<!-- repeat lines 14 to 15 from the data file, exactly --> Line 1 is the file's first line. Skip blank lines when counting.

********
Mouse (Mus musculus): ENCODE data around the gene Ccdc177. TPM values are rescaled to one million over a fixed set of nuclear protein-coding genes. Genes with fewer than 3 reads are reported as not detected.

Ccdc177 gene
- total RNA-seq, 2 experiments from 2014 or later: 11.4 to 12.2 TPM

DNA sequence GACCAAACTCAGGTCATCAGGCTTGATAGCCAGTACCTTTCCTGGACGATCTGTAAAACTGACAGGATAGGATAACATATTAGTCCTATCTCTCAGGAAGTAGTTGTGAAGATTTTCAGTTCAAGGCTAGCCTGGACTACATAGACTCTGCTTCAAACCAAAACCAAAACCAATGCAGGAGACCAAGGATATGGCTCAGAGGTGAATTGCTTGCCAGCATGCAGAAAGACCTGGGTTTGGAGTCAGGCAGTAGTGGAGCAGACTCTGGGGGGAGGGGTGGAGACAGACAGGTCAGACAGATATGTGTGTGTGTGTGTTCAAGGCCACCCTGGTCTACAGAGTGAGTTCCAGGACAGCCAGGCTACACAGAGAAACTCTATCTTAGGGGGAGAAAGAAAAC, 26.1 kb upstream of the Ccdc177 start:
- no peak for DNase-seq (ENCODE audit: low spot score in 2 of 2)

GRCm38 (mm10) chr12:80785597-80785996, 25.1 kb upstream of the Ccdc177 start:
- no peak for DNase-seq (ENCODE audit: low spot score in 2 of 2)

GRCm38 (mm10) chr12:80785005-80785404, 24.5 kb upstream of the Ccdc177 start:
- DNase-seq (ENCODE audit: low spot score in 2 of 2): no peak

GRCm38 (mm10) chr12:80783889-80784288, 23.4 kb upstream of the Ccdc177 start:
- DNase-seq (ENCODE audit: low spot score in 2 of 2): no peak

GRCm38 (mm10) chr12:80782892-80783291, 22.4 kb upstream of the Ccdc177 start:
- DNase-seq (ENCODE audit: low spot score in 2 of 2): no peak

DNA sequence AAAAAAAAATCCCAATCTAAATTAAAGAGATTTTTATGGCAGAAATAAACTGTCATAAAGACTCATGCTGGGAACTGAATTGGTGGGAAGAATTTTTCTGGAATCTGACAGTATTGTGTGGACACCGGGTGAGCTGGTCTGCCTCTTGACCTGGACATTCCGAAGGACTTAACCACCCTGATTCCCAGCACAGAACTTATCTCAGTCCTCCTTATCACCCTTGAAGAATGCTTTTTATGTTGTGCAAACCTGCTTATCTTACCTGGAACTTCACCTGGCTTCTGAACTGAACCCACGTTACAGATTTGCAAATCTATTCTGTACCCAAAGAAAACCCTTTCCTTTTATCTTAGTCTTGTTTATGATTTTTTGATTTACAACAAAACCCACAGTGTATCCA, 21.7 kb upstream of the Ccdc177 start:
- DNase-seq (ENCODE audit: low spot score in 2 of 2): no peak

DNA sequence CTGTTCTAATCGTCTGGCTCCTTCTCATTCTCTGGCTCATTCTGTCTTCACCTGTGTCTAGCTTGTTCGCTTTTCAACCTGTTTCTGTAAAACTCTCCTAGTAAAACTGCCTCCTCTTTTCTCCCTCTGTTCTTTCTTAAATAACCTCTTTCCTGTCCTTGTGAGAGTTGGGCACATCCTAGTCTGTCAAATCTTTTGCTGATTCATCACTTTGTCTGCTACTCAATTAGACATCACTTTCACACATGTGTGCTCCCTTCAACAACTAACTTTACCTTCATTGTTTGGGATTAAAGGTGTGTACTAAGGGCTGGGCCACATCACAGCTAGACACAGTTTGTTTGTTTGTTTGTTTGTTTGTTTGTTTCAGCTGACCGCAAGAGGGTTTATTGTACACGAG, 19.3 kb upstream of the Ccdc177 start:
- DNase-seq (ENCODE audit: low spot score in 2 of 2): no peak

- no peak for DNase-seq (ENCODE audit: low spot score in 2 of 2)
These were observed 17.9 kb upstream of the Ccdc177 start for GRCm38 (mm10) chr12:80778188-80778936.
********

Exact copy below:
DNA sequence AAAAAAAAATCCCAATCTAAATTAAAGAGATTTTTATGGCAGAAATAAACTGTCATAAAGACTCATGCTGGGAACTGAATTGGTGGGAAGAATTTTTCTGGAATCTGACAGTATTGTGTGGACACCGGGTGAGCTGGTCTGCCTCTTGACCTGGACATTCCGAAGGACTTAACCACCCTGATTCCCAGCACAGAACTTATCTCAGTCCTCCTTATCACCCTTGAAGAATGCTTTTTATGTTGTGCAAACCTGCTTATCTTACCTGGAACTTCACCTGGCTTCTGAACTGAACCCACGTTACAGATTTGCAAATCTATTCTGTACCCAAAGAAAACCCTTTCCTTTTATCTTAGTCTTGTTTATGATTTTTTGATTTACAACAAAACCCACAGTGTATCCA, 21.7 kb upstream of the Ccdc177 start:
- DNase-seq (ENCODE audit: low spot score in 2 of 2): no peak